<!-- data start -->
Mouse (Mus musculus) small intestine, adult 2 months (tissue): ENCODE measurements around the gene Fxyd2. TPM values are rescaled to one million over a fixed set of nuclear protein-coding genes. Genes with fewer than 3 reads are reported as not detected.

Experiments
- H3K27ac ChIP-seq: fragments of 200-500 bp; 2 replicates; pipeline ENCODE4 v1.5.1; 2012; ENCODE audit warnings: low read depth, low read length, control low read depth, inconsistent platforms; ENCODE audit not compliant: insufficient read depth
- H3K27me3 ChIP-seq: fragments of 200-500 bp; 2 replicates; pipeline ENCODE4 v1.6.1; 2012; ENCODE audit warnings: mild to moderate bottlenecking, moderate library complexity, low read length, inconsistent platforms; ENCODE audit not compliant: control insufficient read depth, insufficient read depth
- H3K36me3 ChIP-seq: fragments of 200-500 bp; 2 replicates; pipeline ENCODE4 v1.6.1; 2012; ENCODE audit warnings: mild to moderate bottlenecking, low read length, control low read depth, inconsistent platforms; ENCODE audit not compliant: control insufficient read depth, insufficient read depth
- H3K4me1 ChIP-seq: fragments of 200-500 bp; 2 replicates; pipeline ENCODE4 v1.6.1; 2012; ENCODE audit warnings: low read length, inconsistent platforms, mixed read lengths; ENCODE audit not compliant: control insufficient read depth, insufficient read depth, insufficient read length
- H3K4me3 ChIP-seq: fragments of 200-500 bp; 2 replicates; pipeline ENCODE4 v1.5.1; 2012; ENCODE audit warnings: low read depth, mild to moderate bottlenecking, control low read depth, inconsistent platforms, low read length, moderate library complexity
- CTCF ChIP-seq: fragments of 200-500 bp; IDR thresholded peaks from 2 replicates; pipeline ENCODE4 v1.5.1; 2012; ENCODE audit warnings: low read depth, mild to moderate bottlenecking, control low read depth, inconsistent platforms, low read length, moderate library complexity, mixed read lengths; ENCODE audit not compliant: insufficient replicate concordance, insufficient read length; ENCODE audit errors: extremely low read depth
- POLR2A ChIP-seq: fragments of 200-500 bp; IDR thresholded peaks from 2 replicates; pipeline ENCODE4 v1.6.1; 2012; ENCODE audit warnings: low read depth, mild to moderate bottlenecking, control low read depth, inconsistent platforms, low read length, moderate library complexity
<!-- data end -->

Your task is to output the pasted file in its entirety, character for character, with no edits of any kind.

Mouse (Mus musculus) small intestine, adult 2 months (tissue): ENCODE measurements around the gene Fxyd2. TPM values are rescaled to one million over a fixed set of nuclear protein-coding genes. Genes with fewer than 3 reads are reported as not detected.

Experiments
- H3K27ac ChIP-seq: fragments of 200-500 bp; 2 replicates; pipeline ENCODE4 v1.5.1; 2012; ENCODE audit warnings: low read depth, low read length, control low read depth, inconsistent platforms; ENCODE audit not compliant: insufficient read depth
- H3K27me3 ChIP-seq: fragments of 200-500 bp; 2 replicates; pipeline ENCODE4 v1.6.1; 2012; ENCODE audit warnings: mild to moderate bottlenecking, moderate library complexity, low read length, inconsistent platforms; ENCODE audit not compliant: control insufficient read depth, insufficient read depth
- H3K36me3 ChIP-seq: fragments of 200-500 bp; 2 replicates; pipeline ENCODE4 v1.6.1; 2012; ENCODE audit warnings: mild to moderate bottlenecking, low read length, control low read depth, inconsistent platforms; ENCODE audit not compliant: control insufficient read depth, insufficient read depth
- H3K4me1 ChIP-seq: fragments of 200-500 bp; 2 replicates; pipeline ENCODE4 v1.6.1; 2012; ENCODE audit warnings: low read length, inconsistent platforms, mixed read lengths; ENCODE audit not compliant: control insufficient read depth, insufficient read depth, insufficient read length
- H3K4me3 ChIP-seq: fragments of 200-500 bp; 2 replicates; pipeline ENCODE4 v1.5.1; 2012; ENCODE audit warnings: low read depth, mild to moderate bottlenecking, control low read depth, inconsistent platforms, low read length, moderate library complexity
- CTCF ChIP-seq: fragments of 200-500 bp; IDR thresholded peaks from 2 replicates; pipeline ENCODE4 v1.5.1; 2012; ENCODE audit warnings: low read depth, mild to moderate bottlenecking, control low read depth, inconsistent platforms, low read length, moderate library complexity, mixed read lengths; ENCODE audit not compliant: insufficient replicate concordance, insufficient read length; ENCODE audit errors: extremely low read depth
- POLR2A ChIP-seq: fragments of 200-500 bp; IDR thresholded peaks from 2 replicates; pipeline ENCODE4 v1.6.1; 2012; ENCODE audit warnings: low read depth, mild to moderate bottlenecking, control low read depth, inconsistent platforms, low read length, moderate library complexity